How to Estimate the 3D Printing Time of an STL File

Estimate 3D Printing Time STL File

3D printing an STL file can take minutes, hours or days depending on many factors, so I wondered if I could get an estimate of the exact time and know how long my prints will take. In this post, I will explain how you can estimate printing times of any STL and the factors that go into it.

To estimate the 3D printing time of an STL file, simply import the file into a slicer like Cura or PrusaSlicer, scale your model to the size you want to create, input slicer settings such as layer height, infill density, printing speed, etc. Once you press “Slice”, the slicer will show you an estimated printing time.

That’s the simple answer but there are definitely details that you’ll want to know which I’ve described below so keep on reading. You can’t estimate the print time of an STL file directly, but it can be done through 3D printing software.

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The Simple Way to Estimate Printing Time of an STL File

As already mentioned, you’ll find an estimate directly from your slicer and this is based on the several instructions your printer receives from the STL file’s G-Code. The G-Code is a list of instructions from an STL file that your 3D printer can understand.

The following is a command to linearly move your 3D printer which accounts for up to 95% of G-Code files:

G1 X0 Y0 F2400 ; move to the X=0 Y=0 position on the bed at a speed of 2400 mm/min
G1 Z10 F1200 ; move the Z-axis to Z=10mm at a slower speed of 1200 mm/min
G1 X30 E10 F1800 ; push 10mm of filament into the nozzle while moving to the X=30 position at the same time

This is a command to heat up your printer’s extruder:

M104 S190 T0 ; start heating T0 to 190 degrees Celsius
G28 X0 ; home the X axis while the extruder is still heating
M109 S190 T0 ; wait for T0 to reach 190 degrees before continuing with any other commands

What your slicer will do is analyze all of these G-Codes and based on the number of instructions and other factors such as layer height, nozzle diameter, shells and perimeters, print bed size, acceleration and so on, then estimate a time for how long it will all take.

These many slicer settings can be altered and it will have a significant effect on printing time.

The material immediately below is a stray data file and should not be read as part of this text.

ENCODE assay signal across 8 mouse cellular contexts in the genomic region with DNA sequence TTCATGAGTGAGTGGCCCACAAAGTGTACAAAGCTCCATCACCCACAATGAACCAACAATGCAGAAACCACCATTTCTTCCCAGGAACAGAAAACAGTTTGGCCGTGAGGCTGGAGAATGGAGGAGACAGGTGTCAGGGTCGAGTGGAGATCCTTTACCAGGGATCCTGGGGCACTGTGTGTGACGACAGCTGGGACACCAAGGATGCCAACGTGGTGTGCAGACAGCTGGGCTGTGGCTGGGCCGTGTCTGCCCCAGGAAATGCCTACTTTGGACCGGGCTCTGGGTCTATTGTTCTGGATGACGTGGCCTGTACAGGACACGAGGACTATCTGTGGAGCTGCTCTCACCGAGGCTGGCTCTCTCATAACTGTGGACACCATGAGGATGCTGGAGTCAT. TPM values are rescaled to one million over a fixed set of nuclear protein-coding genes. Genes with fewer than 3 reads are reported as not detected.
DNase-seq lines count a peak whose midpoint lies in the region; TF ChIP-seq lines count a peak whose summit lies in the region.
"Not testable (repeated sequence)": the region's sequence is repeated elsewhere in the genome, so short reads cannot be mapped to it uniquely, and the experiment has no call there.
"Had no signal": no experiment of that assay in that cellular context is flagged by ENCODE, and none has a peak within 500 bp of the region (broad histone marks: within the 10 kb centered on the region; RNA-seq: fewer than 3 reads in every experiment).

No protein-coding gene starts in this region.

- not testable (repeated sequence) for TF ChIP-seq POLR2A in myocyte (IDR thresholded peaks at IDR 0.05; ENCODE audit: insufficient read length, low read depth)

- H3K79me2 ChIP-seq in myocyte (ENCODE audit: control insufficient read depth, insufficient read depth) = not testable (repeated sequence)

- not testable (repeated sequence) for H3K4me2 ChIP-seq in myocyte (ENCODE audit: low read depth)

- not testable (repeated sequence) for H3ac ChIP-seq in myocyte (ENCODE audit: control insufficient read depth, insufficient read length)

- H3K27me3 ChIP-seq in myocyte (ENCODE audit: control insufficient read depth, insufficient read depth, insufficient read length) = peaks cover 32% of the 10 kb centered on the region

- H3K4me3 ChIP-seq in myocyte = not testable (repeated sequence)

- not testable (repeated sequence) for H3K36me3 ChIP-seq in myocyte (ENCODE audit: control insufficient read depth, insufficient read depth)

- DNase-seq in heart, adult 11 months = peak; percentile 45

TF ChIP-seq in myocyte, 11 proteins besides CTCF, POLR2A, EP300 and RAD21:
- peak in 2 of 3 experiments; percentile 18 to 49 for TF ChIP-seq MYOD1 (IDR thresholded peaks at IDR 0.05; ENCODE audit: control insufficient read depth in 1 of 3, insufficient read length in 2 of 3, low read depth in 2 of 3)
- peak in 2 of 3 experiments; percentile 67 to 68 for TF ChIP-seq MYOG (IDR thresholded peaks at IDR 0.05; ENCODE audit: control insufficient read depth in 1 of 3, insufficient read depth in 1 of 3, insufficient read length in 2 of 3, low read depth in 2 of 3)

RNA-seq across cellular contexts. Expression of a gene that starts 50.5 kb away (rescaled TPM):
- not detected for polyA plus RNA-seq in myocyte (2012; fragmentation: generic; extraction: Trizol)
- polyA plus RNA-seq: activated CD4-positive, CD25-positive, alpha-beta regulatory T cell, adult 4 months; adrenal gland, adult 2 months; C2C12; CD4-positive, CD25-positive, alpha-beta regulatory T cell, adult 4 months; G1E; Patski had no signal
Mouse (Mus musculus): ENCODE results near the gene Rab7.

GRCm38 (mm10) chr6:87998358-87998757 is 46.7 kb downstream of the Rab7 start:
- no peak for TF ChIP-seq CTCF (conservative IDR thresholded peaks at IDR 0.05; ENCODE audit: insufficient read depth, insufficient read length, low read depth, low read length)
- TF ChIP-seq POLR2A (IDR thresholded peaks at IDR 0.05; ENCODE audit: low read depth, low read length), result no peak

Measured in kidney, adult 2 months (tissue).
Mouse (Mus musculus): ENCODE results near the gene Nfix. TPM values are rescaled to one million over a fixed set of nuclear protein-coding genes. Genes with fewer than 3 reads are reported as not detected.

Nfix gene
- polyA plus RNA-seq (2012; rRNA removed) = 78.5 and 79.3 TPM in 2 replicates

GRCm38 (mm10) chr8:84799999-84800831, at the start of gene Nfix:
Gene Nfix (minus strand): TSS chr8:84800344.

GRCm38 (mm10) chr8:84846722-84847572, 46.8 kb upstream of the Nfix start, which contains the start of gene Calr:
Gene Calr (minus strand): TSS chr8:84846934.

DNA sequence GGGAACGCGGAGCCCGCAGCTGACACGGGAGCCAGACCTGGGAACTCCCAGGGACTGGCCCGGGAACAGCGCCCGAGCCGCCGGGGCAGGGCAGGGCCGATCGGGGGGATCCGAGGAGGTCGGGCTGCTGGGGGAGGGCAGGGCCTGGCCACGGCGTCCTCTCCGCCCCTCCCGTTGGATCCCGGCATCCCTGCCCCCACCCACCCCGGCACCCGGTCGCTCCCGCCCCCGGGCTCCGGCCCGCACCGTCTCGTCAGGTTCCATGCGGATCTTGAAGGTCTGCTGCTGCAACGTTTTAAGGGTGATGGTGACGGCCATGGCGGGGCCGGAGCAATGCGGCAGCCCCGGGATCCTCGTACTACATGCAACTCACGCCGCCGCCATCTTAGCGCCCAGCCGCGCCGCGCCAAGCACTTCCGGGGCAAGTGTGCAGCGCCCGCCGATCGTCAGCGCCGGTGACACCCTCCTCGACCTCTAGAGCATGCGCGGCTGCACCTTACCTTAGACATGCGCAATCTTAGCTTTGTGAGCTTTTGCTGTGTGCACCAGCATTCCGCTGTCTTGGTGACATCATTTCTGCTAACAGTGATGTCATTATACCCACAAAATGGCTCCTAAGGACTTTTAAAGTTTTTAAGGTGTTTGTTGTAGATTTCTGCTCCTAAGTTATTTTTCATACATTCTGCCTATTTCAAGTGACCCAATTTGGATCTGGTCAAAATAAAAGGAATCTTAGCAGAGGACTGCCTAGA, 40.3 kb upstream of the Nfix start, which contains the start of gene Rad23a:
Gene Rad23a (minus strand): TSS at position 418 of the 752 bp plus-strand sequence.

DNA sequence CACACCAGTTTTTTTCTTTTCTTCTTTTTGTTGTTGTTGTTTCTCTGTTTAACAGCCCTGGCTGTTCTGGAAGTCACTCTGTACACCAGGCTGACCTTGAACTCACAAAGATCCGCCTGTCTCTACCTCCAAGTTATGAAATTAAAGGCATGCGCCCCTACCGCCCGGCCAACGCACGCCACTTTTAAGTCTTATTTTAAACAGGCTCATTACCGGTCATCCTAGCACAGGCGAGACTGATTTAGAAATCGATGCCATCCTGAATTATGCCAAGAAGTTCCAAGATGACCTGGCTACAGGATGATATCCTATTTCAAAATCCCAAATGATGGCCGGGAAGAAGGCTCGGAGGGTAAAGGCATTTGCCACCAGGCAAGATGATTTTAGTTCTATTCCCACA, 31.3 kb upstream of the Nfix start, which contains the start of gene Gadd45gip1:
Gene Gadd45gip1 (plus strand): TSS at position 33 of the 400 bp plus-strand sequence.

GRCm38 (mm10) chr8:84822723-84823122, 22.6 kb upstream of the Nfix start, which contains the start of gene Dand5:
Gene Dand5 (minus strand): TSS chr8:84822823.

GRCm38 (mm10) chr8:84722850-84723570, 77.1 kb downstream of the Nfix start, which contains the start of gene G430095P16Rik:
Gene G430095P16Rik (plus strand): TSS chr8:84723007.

Remember, different slicers can give you different results.

Most slicers out there will show you the print time during slicing, but not all of them do. Keep in mind, the time it takes to heat up your printer bed and the hot end won’t be included in this estimated time that is shown in your slicer.

How Slicer Settings can Affect Printing Time

I’ve written a post on How Long it Takes to 3D Print which goes into more detail about this topic but I’ll run through the basics.

There are several settings in your slicer that will affect your printing time:

  • Layer Height
  • Nozzle Diameter
  • Speed Settings
  • Acceleration & Jerk Settings
  • Retraction Settings
  • Print Size/Scaled
  • Infill Settings
  • Supports
  • Shell – Wall Thickness

Some settings have more of an effect on print times than others. I’d say the biggest time-consuming printer settings are the layer height, print size, and nozzle diameter.

A layer height of 0.1mm compared to 0.2mm will take twice as long.

For example, a calibration cube at 0.2mm layer height takes 31 minutes. The same calibration cube at 0.1mm layer height takes 62 minutes on Cura.

The print size of an object increases exponentially, meaning as the object gets bigger the increase in time also increases based on how bigger the object is scaled.

For example, a calibration cube at 100% scale takes 31 minutes. The same calibration cube at 200% scale takes 150 minutes or 2 hours and 30 minutes, and goes from 4g of material to 25g of material according to Cura.

The nozzle diameter will affect the feed rate (how fast material is extruded) so the bigger the nozzle size, the faster the print will be, but you’ll get lower quality.

For example, a calibration cube with a 0.4mm nozzle takes 31 minutes. The same calibration cube with a 0.2mm nozzle takes 65 minutes.